According to a report recently released by the WHO (World Health Organization), household air pollution is the most dire environmental health risk globally. Women and girls are projected to bear the highest risk of exposure and health issues not only from general exposure, but additionally due to tasks where they have to gather dangerous fuels for cooking, lighting and heating.  Survey data from 13 countries show girls spend about 18+ hours’ weekly collecting fuel or water in sub-Saharan homes while boys only spend 15 hours on average. More than 52% of the world’s population and generally among the poorest, cook and heat with solid fuels as reported by WHO.

Although there have been innumerable efforts over the last decade to reduce sources that contribute to domestic air pollution, in South-East Asia an average of  thirty percent of people use kerosene lights and across 25 countries surveyed almost half of all African households still use kerosene lamps. In 2012, 1 in 4 global deaths or 12.6 Billion people died due to working or living in an unhealthy environment according to estimate by WHO. “There’s an urgent need for investment in strategies to reduce environmental risks in our cities, homes and workplaces”, said Dr Maria Neira, WHO Director, Department of Public Health, Environmental and Social Determinants of Health. “Such investments can significantly reduce the rising worldwide burden of cardiovascular and respiratory diseases, injuries, and cancers, and lead to immediate savings in healthcare costs.”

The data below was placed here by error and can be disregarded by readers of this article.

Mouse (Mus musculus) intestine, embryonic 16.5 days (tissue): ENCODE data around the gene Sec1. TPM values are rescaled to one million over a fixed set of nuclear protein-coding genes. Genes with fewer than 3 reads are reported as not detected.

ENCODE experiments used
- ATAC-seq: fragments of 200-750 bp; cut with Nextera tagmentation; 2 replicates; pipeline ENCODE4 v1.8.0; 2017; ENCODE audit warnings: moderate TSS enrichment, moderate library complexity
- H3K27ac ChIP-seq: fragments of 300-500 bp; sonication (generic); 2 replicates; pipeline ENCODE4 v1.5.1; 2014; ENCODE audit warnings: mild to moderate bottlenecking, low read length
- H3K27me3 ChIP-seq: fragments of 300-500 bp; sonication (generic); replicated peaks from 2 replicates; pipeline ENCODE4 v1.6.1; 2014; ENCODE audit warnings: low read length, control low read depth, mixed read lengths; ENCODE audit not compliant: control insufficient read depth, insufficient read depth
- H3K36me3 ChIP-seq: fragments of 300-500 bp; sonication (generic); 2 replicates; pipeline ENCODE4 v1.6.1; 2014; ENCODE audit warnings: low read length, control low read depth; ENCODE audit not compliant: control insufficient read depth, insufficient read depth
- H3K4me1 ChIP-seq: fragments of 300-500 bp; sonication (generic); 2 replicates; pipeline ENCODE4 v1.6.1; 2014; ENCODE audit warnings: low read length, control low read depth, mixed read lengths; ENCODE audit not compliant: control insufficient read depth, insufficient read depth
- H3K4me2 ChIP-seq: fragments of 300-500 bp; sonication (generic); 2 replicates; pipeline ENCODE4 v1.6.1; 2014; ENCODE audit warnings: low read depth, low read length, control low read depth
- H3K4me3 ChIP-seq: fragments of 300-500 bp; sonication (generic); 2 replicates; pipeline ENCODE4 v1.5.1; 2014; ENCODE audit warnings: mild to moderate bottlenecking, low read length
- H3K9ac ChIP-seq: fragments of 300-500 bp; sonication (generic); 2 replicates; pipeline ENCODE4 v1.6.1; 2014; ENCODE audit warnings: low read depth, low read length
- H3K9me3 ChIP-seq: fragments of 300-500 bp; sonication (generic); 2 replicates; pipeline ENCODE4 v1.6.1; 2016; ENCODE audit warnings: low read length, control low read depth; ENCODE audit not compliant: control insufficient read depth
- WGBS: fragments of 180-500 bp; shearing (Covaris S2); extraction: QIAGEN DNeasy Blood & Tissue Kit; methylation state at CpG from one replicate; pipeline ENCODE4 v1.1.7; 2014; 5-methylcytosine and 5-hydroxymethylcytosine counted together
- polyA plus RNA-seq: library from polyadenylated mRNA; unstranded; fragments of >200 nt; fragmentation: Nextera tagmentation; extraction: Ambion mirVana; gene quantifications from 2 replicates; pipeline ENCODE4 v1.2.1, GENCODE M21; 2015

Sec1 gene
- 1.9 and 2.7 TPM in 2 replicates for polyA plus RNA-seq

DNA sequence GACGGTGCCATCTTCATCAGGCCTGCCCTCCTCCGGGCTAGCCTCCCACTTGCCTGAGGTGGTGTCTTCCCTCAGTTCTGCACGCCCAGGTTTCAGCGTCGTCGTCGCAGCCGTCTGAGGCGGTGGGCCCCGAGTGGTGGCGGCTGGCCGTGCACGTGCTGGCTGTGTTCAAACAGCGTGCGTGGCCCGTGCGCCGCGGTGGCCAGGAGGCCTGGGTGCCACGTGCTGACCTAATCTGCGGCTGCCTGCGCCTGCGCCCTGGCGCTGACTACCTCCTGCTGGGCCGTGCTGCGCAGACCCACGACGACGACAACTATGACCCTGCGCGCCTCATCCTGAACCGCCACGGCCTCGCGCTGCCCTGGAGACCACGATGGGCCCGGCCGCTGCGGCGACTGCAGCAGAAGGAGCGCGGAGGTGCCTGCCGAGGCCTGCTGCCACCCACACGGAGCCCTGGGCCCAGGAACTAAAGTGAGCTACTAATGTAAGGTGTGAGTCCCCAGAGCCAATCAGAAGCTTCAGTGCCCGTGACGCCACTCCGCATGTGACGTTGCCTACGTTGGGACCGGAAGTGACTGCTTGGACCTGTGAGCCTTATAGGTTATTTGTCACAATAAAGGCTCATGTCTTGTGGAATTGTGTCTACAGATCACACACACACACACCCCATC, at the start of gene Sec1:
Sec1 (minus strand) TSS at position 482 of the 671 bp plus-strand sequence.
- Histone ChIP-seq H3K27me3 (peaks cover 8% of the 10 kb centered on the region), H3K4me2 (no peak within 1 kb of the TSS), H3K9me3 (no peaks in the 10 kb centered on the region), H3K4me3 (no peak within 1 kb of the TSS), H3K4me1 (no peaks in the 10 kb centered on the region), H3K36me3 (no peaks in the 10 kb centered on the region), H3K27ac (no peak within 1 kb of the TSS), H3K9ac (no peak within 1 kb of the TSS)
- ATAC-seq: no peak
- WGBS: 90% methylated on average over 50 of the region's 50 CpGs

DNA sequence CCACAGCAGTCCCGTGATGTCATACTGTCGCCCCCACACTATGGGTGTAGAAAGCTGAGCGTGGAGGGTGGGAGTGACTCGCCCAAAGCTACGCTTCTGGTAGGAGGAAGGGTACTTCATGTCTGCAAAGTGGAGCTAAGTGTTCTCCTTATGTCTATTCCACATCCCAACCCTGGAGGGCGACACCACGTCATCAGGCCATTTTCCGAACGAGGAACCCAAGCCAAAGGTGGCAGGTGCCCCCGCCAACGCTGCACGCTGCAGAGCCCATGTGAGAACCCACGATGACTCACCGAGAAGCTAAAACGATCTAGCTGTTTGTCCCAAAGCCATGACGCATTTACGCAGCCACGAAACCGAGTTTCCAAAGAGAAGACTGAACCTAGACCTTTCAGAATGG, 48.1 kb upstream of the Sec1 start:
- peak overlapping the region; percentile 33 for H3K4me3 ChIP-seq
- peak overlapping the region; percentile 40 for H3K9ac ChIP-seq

Biomass smoke contains thousands of health-damaging substances. These pollutants affect the lungs and contribute to multiple illnesses including acute lower respiratory disease and heart conditions. There are ways to reduce exposure to indoor air pollution such as switching from solid fuels (biomass, coal) to cleaner and less damaging fuels and energy technologies such as solar power or liquid petroleum gas (LPG). In areas where access to alternative fuel is less likely like rural areas; changing to a stove with an improved designed can reduce smoke, shorten cooking time and lower emission levels. Access to online resources for support on Indoor Air Pollution are located in Section 9 of the full WHO report which will be released at the end of March. Additionally academic/research institutions and development agencies that support this issue are located in Section 10. It takes a village they say, and in this case it will take the entire world paying attention, contributing resources and coming together to put an end to exposure to indoor air pollution.

To read the initial WHO report released now see report.

Breathe easy,

HOC Contributor